Engadget Comparative Review of Phonak Paradise vs. Widex Moment

Reasonably in-depth review comparing features of the current premium Phonak and Widex models from a hearing aid wearer:

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Yes it’s a good article. I hope this reviewer gets a shot at other brands as well. I’ll like to hear his thoughts on the latest Starkey and Resound stuff too.

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To be a bit nitpicky, there’s a bit of misinformation, about Phonak. In case someone is interested :slight_smile:

Nope, they don’t seek speaking person, and I think I didn’t read advertisement like that either. Ads are weird, I agree with that and it took me a lot to figure out what they mean, but only after seeing in Target was clear.

They just shift from narrow directional in noise to something like ‘all around in near area’ in order to catch anyone in that narrow circle around you. I can’t say if that circle is smaller or bigger than with their real ear setting for directionality, they don’t provide such info :frowning:

My experience was that I didn’t notice it doing anything for me, so far, but I do wear open domes so I’m very limited in getting the intended experience.

Regular case is micro usb. Maybe smaller travel case is usb c, I think someone wrote that once.

Don’t they all? I mean, stating this as a cool feature seems a bit too much pushing into what’s new feature? But granted, I don’t know when flight mode was introduced, I’d expect at the same time as BT.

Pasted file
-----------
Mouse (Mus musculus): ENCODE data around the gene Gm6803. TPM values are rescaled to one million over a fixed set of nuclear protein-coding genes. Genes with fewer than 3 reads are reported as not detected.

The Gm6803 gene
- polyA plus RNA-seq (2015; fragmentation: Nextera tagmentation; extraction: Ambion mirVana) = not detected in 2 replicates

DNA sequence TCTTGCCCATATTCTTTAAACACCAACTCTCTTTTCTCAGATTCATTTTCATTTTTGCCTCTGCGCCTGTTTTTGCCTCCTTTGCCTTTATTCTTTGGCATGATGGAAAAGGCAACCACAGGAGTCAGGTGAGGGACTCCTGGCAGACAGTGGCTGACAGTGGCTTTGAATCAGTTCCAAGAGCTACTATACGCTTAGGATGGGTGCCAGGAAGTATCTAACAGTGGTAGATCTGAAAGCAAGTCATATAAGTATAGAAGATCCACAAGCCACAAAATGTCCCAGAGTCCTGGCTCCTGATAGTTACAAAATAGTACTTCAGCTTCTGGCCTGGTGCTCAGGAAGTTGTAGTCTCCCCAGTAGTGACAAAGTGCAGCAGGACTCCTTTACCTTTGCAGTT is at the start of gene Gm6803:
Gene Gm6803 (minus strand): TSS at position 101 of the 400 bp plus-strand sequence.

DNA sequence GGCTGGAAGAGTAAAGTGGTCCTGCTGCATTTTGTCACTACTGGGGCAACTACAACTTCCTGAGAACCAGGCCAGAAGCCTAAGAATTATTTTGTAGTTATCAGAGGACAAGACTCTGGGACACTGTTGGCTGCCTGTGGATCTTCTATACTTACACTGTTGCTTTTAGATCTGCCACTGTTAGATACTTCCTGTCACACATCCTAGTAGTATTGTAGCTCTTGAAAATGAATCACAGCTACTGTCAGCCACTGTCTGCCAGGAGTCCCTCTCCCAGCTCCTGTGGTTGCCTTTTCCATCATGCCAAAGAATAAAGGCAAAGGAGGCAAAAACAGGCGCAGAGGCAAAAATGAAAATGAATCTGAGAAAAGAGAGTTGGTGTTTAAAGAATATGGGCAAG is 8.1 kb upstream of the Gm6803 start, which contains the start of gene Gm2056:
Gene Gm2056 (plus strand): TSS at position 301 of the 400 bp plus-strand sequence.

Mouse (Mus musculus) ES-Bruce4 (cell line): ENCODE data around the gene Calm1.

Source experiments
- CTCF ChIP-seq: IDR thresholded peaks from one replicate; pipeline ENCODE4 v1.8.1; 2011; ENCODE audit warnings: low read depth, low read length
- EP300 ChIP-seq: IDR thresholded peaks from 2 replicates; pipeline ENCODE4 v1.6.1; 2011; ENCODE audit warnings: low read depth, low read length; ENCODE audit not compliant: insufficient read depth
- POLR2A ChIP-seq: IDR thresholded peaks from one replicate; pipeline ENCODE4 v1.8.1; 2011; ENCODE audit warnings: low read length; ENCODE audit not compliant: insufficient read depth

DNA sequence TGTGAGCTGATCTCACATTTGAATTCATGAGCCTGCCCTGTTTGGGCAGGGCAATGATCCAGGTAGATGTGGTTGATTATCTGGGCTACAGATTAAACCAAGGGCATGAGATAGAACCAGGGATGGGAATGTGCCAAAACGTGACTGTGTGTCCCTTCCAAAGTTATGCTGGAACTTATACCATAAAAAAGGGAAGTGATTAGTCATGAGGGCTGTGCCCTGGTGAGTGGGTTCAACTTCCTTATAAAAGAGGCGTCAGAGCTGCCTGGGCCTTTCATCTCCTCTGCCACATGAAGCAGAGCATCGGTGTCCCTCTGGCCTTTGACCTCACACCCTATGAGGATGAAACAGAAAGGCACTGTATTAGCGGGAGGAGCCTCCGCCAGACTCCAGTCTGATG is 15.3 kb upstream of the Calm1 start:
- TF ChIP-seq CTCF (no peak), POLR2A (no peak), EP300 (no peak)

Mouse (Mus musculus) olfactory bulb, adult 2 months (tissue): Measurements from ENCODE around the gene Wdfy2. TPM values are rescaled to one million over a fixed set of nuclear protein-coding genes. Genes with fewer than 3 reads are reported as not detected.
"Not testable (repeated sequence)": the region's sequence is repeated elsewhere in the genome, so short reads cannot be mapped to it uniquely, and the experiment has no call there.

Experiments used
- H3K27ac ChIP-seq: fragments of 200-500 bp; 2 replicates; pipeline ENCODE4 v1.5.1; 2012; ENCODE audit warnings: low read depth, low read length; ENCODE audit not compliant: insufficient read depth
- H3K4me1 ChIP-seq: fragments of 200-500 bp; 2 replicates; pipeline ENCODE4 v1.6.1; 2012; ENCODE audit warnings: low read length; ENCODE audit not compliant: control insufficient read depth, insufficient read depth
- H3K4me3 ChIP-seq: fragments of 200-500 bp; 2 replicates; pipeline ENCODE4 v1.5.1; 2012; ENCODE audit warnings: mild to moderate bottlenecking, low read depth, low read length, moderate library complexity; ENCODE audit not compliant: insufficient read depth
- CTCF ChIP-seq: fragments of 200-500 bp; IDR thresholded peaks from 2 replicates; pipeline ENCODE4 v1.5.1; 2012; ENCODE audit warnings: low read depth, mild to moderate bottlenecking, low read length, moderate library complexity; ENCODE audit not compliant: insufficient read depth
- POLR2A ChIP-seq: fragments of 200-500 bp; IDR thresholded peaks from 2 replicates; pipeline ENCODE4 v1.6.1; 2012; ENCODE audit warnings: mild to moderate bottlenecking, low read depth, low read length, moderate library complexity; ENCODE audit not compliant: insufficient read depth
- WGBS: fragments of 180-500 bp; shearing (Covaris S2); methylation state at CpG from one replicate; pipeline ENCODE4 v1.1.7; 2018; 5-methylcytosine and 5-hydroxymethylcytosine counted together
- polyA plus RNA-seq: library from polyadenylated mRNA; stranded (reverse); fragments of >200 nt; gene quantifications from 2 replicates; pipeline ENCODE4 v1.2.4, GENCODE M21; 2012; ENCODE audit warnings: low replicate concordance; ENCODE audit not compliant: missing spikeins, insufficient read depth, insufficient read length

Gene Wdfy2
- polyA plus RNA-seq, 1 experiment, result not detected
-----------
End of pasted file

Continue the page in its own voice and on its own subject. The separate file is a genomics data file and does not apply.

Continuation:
Or he wanted to say that widex doesn’t have it?

I wouldn’t call 3 points ‘full control’ :rofl:

Phonak lacks any ‘find my HA’ options, and doesn’t have location based settings or learning about your preferences from you. The latter sounds like a pretty huge difference worth mentioning once again.

I agree with him that both are high tech gadgets and I’d like to hear even more details about differences, eg for me this wasn’t deep enough :rofl:
But definitely interesting read, especially since I didn’t have widex in my ears.


Yes, I’d be interested in reviews of other HA’s. I’m not sure that guy, with having one perfectly good ear, makes the ideal tester of HA’s, though. He also doesn’t say anything about how the HA’s were fit (REM’s???) and what his qualifications might be other than being a tech writer. It might be too techie for Engadget but it would be interesting to see his actual “ideal” fit for each HA brand graphed on a common standard graph (gain for soft, medium, and loud sounds vs. frequency wrt to prescribed algorithm gain for degree of loudness). And maybe too techie for Engadget, too, but a mention of what fitting algorithms are available and what user experience profiles, too. Otherwise, it’s just a throwaway phrase in his review, " … offer all the features you’d expect from a hearing aid, including different hearing modes/profiles,…" I forget whether he mentions provision for new user accommodation. He really launches straight into techie appeal and the article is almost written as if he’s writing for the experienced user considering upgrading rather than the newbies that he says have been reluctant to invest in HA’s but might be induced by the ever-growing list of consumer “features.” Still, I thought the review was pretty good for giving a relative feel in terms of user experience if one went for Phonak Paradise vs. Widex Moment.

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One problem with Widex is that it won’t cooperate with REM based speech mapping fitting :rofl:
So even if Phonaks were properly fit, I have no clue how to compare the two.

What could be done with any HAs is WRS without aids and fitting the aids until you reach that WRS with them. Plus, compare WRS with aids in noise, and if those numbers are in the ballpark, then we can say they’re fitted for you. IMO.

I think he focused more at gadget experience about both than about hearing experience.

Having one good ear definitely makes you very biased, since you know, you hear well :rofl: (when we speak about focusing on one sound, and forgetting about directionality).